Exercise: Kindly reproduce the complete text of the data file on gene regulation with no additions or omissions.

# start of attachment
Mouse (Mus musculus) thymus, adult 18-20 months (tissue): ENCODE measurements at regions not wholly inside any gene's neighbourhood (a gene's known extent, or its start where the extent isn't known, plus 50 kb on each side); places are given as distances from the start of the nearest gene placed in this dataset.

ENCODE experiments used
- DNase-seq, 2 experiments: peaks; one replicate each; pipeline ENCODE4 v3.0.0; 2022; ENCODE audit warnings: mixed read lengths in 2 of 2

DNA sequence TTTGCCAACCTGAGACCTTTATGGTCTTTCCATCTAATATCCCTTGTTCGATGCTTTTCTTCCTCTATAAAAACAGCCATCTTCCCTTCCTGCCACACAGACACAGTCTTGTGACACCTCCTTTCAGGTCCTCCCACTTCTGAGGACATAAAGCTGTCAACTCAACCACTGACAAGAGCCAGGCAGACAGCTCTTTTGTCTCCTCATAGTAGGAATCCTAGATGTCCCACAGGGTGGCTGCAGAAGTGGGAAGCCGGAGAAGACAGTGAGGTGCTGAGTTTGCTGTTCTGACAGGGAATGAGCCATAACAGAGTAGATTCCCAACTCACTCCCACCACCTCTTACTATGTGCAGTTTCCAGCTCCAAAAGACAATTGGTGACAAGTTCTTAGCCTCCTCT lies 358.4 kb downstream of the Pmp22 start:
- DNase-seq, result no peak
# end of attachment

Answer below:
Mouse (Mus musculus) thymus, adult 18-20 months (tissue): ENCODE measurements at regions not wholly inside any gene's neighbourhood (a gene's known extent, or its start where the extent isn't known, plus 50 kb on each side); places are given as distances from the start of the nearest gene placed in this dataset.

ENCODE experiments used
- DNase-seq, 2 experiments: peaks; one replicate each; pipeline ENCODE4 v3.0.0; 2022; ENCODE audit warnings: mixed read lengths in 2 of 2

DNA sequence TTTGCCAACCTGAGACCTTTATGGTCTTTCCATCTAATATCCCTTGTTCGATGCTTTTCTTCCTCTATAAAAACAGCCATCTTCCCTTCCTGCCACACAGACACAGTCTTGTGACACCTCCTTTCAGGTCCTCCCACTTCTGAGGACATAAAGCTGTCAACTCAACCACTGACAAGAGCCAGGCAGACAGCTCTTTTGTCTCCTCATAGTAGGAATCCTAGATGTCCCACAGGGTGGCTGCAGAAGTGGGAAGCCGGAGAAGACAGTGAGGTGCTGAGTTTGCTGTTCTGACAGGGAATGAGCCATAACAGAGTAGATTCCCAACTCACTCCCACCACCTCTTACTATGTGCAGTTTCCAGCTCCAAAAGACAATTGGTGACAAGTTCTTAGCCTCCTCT lies 358.4 kb downstream of the Pmp22 start:
- DNase-seq, result no peak